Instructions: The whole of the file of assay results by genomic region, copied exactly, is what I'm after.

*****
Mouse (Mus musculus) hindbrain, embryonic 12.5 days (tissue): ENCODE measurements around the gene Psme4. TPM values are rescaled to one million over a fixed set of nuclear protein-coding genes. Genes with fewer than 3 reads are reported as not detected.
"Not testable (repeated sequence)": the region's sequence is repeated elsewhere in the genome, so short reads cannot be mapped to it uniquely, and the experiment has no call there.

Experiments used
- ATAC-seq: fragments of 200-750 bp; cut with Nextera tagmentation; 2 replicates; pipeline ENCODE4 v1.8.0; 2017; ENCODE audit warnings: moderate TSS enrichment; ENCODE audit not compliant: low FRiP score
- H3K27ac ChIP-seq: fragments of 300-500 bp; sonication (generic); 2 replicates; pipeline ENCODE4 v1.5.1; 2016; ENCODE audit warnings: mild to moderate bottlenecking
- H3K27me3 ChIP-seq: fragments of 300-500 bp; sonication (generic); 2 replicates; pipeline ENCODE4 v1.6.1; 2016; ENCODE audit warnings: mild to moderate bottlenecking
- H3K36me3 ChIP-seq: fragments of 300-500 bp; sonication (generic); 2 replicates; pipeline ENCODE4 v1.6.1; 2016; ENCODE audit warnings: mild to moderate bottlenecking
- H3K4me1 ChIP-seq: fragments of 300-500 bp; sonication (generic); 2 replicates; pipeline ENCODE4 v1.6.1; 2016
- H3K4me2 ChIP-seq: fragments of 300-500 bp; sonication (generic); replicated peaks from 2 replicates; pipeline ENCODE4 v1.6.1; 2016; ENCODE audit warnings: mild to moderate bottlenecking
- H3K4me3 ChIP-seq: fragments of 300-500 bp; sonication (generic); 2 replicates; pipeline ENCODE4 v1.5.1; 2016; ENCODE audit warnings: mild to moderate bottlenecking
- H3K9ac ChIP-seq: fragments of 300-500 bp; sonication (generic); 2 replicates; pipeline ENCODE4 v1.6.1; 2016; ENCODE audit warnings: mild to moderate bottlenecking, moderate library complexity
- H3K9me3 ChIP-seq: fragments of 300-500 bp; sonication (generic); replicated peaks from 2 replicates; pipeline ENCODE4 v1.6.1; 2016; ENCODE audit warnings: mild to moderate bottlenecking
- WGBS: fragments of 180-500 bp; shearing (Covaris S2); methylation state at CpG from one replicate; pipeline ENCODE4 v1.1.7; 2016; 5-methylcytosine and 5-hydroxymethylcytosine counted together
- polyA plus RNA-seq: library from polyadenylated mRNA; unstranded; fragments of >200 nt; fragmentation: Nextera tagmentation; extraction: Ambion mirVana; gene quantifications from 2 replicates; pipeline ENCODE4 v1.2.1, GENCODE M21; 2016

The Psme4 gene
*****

Mouse (Mus musculus) hindbrain, embryonic 12.5 days (tissue): ENCODE measurements around the gene Psme4. TPM values are rescaled to one million over a fixed set of nuclear protein-coding genes. Genes with fewer than 3 reads are reported as not detected.
"Not testable (repeated sequence)": the region's sequence is repeated elsewhere in the genome, so short reads cannot be mapped to it uniquely, and the experiment has no call there.

Experiments used
- ATAC-seq: fragments of 200-750 bp; cut with Nextera tagmentation; 2 replicates; pipeline ENCODE4 v1.8.0; 2017; ENCODE audit warnings: moderate TSS enrichment; ENCODE audit not compliant: low FRiP score
- H3K27ac ChIP-seq: fragments of 300-500 bp; sonication (generic); 2 replicates; pipeline ENCODE4 v1.5.1; 2016; ENCODE audit warnings: mild to moderate bottlenecking
- H3K27me3 ChIP-seq: fragments of 300-500 bp; sonication (generic); 2 replicates; pipeline ENCODE4 v1.6.1; 2016; ENCODE audit warnings: mild to moderate bottlenecking
- H3K36me3 ChIP-seq: fragments of 300-500 bp; sonication (generic); 2 replicates; pipeline ENCODE4 v1.6.1; 2016; ENCODE audit warnings: mild to moderate bottlenecking
- H3K4me1 ChIP-seq: fragments of 300-500 bp; sonication (generic); 2 replicates; pipeline ENCODE4 v1.6.1; 2016
- H3K4me2 ChIP-seq: fragments of 300-500 bp; sonication (generic); replicated peaks from 2 replicates; pipeline ENCODE4 v1.6.1; 2016; ENCODE audit warnings: mild to moderate bottlenecking
- H3K4me3 ChIP-seq: fragments of 300-500 bp; sonication (generic); 2 replicates; pipeline ENCODE4 v1.5.1; 2016; ENCODE audit warnings: mild to moderate bottlenecking
- H3K9ac ChIP-seq: fragments of 300-500 bp; sonication (generic); 2 replicates; pipeline ENCODE4 v1.6.1; 2016; ENCODE audit warnings: mild to moderate bottlenecking, moderate library complexity
- H3K9me3 ChIP-seq: fragments of 300-500 bp; sonication (generic); replicated peaks from 2 replicates; pipeline ENCODE4 v1.6.1; 2016; ENCODE audit warnings: mild to moderate bottlenecking
- WGBS: fragments of 180-500 bp; shearing (Covaris S2); methylation state at CpG from one replicate; pipeline ENCODE4 v1.1.7; 2016; 5-methylcytosine and 5-hydroxymethylcytosine counted together
- polyA plus RNA-seq: library from polyadenylated mRNA; unstranded; fragments of >200 nt; fragmentation: Nextera tagmentation; extraction: Ambion mirVana; gene quantifications from 2 replicates; pipeline ENCODE4 v1.2.1, GENCODE M21; 2016

The Psme4 gene